There isn't much that could use changing/fixing anyhow (Though of course there is always extra stuff you could add to a site). About the only thing that comes to mind is better detection of duplicate articles. Currently it assumes an article is the same if it has the same title, OR the same blurb, but not both. This is imperfect since sometimes they update both the title and blurb of an article and TekNews picks up a default. They're not that frequent though, only happening every few days, so I haven't really bothered.

Speaking of updating itself, TekNews has managed to gather 1,628 articles from its RSS sources, along with 21,172 news posts. All searchable, which was part of the original intention.

Thursday, November 17, 2005


Interesting commute

This morning started out pretty crummy. On tuesday/thursday, I normally take the 8:38AM downtown. This morning I missed it and had to take the one about 20 minutes later. I ran into Claudiu at the train station, who apparently normally takes the later train.

We were going over some system hardware stuff on the train. Bit shifting, binary operations, the like. In my sleep deprived state I stupidly confused AND and OR and tried to explain AND to Claudiu as outputting a one when either of the inputs are 1.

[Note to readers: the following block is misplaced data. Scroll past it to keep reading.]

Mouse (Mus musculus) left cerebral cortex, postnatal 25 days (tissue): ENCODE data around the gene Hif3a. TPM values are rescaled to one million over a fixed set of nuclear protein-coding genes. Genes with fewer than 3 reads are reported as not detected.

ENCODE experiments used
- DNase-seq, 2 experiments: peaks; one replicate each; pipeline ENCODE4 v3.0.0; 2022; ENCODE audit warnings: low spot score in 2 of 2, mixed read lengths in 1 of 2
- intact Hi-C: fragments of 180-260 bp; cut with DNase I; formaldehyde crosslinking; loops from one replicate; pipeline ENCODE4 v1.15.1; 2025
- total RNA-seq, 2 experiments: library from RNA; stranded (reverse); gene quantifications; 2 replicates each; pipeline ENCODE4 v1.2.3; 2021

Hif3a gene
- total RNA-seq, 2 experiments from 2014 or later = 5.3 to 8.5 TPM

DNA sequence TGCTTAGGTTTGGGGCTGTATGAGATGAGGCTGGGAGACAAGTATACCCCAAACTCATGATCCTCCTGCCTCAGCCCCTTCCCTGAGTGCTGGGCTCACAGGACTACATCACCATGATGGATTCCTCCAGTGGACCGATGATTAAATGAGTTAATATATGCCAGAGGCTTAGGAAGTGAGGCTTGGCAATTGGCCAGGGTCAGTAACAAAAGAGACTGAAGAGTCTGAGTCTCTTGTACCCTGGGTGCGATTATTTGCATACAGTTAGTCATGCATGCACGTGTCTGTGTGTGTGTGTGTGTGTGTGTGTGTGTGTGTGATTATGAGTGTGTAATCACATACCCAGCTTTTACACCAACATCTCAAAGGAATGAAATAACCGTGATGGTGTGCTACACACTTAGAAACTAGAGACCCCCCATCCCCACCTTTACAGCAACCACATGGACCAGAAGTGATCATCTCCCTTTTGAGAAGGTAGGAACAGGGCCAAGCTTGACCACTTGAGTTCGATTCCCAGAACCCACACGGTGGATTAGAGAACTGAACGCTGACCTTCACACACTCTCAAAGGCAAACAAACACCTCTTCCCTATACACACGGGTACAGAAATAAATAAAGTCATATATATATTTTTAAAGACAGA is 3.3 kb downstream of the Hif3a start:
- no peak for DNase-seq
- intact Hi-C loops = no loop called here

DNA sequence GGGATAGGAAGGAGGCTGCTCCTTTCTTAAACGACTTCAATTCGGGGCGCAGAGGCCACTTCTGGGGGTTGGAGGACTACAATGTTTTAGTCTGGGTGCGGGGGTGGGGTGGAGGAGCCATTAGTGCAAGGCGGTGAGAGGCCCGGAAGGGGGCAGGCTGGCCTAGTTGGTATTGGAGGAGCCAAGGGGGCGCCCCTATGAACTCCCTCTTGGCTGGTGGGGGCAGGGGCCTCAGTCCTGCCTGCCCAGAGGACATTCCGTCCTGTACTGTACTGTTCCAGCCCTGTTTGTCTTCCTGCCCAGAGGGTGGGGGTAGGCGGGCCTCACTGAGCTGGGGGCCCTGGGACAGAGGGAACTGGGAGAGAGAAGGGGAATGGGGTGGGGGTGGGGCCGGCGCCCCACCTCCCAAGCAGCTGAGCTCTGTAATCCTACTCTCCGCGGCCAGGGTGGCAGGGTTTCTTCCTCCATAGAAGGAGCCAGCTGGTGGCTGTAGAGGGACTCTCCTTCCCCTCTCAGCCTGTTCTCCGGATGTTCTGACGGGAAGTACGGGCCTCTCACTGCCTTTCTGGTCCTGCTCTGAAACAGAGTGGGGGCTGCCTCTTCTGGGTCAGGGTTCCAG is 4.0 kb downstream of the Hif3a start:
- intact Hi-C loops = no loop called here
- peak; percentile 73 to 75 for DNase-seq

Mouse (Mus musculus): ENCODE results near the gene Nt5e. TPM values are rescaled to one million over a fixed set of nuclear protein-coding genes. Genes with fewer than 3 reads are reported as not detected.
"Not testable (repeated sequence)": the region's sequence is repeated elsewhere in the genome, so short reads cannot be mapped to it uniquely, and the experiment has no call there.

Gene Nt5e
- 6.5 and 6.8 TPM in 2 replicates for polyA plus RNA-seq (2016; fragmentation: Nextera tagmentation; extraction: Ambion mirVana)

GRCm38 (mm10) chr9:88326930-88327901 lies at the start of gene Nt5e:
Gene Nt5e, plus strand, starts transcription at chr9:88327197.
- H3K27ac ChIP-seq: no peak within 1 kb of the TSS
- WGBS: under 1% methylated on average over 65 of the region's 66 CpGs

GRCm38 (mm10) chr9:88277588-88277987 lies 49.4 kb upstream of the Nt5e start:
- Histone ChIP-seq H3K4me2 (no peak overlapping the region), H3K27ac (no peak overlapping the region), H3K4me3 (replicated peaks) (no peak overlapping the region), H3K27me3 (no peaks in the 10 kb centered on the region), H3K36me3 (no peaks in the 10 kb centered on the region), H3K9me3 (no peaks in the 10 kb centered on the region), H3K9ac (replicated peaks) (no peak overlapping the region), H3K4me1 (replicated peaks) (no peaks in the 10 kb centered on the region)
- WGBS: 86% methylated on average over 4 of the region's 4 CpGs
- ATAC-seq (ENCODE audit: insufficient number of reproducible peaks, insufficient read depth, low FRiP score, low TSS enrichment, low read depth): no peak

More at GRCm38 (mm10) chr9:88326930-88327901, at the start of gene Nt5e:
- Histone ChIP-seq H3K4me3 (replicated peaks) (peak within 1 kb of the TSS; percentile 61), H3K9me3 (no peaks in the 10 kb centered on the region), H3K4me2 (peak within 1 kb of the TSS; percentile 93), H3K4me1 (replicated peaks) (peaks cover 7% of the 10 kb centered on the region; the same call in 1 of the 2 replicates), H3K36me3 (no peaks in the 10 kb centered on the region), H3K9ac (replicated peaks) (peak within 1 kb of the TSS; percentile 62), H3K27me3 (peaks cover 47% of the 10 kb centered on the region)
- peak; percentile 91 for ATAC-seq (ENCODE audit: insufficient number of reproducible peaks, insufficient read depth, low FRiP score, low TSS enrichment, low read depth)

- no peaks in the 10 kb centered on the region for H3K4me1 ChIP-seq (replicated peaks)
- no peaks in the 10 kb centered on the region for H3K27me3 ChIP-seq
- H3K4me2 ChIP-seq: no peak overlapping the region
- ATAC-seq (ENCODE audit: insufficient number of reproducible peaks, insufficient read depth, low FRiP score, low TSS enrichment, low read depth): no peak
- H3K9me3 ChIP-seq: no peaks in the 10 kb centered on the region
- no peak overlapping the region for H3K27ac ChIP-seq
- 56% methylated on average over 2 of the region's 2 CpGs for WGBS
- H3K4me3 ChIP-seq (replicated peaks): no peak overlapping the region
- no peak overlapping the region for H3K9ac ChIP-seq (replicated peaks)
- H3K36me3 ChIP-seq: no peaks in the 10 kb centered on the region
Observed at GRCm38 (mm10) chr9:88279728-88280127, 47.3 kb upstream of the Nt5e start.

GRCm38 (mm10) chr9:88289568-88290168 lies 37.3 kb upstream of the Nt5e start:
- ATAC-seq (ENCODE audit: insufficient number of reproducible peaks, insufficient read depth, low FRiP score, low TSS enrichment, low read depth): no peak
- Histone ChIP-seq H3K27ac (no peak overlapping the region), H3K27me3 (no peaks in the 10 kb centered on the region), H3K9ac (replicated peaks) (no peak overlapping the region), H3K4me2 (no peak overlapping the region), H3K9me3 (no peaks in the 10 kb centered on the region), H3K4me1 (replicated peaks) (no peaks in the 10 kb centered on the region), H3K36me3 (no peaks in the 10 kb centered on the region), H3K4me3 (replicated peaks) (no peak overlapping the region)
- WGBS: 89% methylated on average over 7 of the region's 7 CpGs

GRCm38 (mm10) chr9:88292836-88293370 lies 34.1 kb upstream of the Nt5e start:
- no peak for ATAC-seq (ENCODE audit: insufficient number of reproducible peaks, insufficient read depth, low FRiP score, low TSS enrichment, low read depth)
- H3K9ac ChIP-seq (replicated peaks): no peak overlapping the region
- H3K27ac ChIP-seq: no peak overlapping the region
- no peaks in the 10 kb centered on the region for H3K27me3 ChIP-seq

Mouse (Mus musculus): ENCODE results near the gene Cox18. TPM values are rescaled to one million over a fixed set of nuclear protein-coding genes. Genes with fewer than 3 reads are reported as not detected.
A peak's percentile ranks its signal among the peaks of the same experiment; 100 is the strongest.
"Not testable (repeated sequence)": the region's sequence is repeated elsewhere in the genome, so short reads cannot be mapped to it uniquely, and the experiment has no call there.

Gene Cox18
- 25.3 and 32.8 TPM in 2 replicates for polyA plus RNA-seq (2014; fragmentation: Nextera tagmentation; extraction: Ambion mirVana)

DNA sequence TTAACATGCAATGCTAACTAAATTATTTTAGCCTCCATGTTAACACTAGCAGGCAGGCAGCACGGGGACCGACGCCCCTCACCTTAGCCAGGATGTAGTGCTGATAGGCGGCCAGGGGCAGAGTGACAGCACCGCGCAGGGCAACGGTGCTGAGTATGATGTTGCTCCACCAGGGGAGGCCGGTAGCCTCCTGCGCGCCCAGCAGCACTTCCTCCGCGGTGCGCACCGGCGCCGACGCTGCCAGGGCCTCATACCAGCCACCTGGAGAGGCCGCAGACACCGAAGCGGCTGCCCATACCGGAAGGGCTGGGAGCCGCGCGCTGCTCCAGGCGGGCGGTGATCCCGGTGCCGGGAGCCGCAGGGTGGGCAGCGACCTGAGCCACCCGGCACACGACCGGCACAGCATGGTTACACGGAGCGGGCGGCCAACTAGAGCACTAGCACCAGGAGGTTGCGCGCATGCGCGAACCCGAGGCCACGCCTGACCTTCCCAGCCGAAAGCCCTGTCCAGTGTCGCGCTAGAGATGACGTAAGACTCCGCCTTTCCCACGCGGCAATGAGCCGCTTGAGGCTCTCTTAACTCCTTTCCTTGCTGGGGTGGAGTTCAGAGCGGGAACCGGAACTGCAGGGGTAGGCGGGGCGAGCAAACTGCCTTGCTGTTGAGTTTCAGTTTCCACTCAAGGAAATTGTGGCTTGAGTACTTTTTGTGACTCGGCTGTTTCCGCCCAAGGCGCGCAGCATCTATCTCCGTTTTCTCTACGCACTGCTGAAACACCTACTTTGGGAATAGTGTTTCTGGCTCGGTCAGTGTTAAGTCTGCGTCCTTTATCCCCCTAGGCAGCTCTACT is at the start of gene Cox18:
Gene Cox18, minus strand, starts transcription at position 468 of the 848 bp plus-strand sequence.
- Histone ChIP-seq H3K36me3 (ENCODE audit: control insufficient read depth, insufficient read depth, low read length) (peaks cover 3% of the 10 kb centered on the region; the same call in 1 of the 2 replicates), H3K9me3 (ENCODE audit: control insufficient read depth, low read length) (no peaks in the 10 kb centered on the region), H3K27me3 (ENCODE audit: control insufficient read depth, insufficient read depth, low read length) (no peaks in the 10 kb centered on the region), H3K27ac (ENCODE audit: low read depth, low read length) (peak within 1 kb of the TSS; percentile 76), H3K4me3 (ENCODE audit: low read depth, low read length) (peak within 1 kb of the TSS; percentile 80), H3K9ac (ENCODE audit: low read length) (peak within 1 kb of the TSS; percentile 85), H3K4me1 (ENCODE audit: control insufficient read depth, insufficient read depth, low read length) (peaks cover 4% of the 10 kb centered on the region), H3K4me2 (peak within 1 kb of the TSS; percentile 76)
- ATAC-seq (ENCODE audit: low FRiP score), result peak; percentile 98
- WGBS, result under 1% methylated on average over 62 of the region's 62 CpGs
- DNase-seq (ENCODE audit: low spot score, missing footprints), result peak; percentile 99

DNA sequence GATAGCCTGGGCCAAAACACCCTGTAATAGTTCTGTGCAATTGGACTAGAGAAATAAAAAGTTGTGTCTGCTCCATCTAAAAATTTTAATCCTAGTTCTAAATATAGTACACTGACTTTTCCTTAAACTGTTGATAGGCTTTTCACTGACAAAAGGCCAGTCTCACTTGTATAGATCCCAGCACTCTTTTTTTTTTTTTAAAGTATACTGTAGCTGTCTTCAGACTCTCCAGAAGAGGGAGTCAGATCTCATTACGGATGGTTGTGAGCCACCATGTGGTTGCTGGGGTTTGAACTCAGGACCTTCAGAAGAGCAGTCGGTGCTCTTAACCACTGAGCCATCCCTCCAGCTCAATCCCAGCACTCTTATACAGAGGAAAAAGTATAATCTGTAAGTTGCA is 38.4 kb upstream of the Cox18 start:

The guy sitting accross from us looked up from his magazine (WIRED, I think), and mentioned that I was describing OR. I was somewhat surprised that a stranger on the train would know anything about binary operations, but it turned out he was a senior programmer at GameLoft, Ubisoft's cell phone game division. We had quite an interesting, albeit short discussion about the use of assembly in modern programming, as well as cell phone development platforms.

He actually mentioned that Jamdat (their direct competitor) had written translators to translate code between J2ME, Symbian, and BREW. They write code in either Java or C++ for any of the three platforms, and their framework handles translation to the other two platforms, including a language port if required (C++ --> Java or Java --> C++). I'm surprised they are able to pull that off, but I guess they do.